Some Columbia-area school districts are going all-in on metal detectors. While many believe these tools can improve school safety, some studies research has questioned whether metal detectors can actually have a negative impact on school environments.
Both Richland 1 and Richland 2 school districts have in the last year invested in pilot programs to expand their use of metal detectors in their school buildings.
In April, Richland 1 announced it would be expanding the use of metal detectors into more middle and high schools.
The expansion followed a review of security procedures, “particularly in light of some incidents that have occurred on our campuses this year,” district Superintendent Craig Witherspoon wrote in a letter to parents announcing the shift.
Currently, metal detectors are used in every Richland 1 high school, at sporting events and board meetings, a spokesperson confirmed. More are being deployed at middle schools.
Richland 2 has run a similar pilot program this year, leading to “pop-up metal detector screenings” at district high schools and middle schools. Those random screenings will continue during the 2022-23 school year, a district spokesperson said.
Richland 2 has also used metal detectors at sporting events for years.
Other districts are also expanding their use of the technology.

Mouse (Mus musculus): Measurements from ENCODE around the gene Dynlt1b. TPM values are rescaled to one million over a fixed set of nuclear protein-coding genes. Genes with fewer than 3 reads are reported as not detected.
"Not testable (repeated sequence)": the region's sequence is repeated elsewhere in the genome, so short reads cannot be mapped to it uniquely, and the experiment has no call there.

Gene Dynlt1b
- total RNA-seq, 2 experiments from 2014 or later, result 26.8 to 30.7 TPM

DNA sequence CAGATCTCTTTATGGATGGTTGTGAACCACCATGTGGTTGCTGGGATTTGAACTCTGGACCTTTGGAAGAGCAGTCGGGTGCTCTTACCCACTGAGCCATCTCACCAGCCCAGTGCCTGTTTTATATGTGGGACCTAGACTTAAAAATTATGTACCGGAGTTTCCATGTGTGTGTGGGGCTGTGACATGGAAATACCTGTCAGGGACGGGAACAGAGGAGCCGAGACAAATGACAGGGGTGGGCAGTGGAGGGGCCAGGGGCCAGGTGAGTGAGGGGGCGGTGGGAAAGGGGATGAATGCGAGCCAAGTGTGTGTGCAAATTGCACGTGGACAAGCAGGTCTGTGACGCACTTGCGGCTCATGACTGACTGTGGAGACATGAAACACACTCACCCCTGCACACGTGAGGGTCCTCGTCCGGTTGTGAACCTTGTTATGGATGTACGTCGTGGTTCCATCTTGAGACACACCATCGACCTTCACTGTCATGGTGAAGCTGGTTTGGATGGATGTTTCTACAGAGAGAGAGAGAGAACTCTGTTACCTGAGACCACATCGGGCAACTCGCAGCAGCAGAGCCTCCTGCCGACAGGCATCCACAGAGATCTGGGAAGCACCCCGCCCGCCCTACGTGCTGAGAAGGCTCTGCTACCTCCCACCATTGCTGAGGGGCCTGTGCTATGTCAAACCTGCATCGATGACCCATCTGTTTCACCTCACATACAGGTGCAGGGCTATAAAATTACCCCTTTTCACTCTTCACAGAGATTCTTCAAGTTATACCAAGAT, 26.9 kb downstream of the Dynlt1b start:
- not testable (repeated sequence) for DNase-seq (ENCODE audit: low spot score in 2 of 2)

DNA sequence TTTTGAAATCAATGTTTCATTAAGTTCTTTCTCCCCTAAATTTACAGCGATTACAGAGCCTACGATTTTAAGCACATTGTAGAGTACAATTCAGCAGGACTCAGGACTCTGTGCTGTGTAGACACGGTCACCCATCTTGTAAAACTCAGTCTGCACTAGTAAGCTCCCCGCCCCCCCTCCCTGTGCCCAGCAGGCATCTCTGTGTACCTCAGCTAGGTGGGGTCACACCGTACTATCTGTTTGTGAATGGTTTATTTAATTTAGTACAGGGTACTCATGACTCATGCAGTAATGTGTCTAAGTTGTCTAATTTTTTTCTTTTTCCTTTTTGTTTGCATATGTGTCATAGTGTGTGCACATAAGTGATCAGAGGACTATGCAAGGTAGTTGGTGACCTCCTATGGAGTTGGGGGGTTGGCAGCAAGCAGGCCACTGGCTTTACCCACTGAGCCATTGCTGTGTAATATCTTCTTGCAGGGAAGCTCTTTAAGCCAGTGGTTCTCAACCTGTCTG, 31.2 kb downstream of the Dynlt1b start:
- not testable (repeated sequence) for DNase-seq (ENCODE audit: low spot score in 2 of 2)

In November, Lexington 2 announced it would be installing metal detectors to be used at events at district stadiums and arenas.
The district in a statement called the action part of a “continuing commitment to provide a safe and secure environment for students, employees, and community members.”
The implementation of the technology comes amid a high number of students bringing firearms to school.
Richland County schools have more instances of firearms being brought to campus than almost anywhere in the state, according to data from the state’s 2021-22 school report card.
Recent examples include a 17-year-old bringing a stolen gun to W.J. Keenan High School this October, and before that a 15-year-old Spring Valley High student in September bringing a gun to school in their backpack.
Are metal detectors good for schools?
Advocates say metal detectors help keep guns out of classrooms and help school personnel stop trouble before it happens.
But not everyone agrees on the efficacy of metal detectors in improving the school environment. The technology may not be worth the cost and can make students feel unsafe, according to the WestEd Justice and Prevention Research Center, which focuses on youth development.
Both Richland 1 and 2 have spent upwards of $1 million each on their respective metal detector programs, and both are continuing the pilot programs launched in the previous year.
Richland 2’s pop-up program has cost $2.04 million so far, according to a report shared with the school board.
What do you think? If you’re a parent, a teacher, or anyone who interacts with a school building on a regular basis, we want to hear from you.
Do you support the use of metal detectors in schools? Respond to our poll, and if you have particularly strong feelings, leave a comment and your contact information. A reporter might be in touch.
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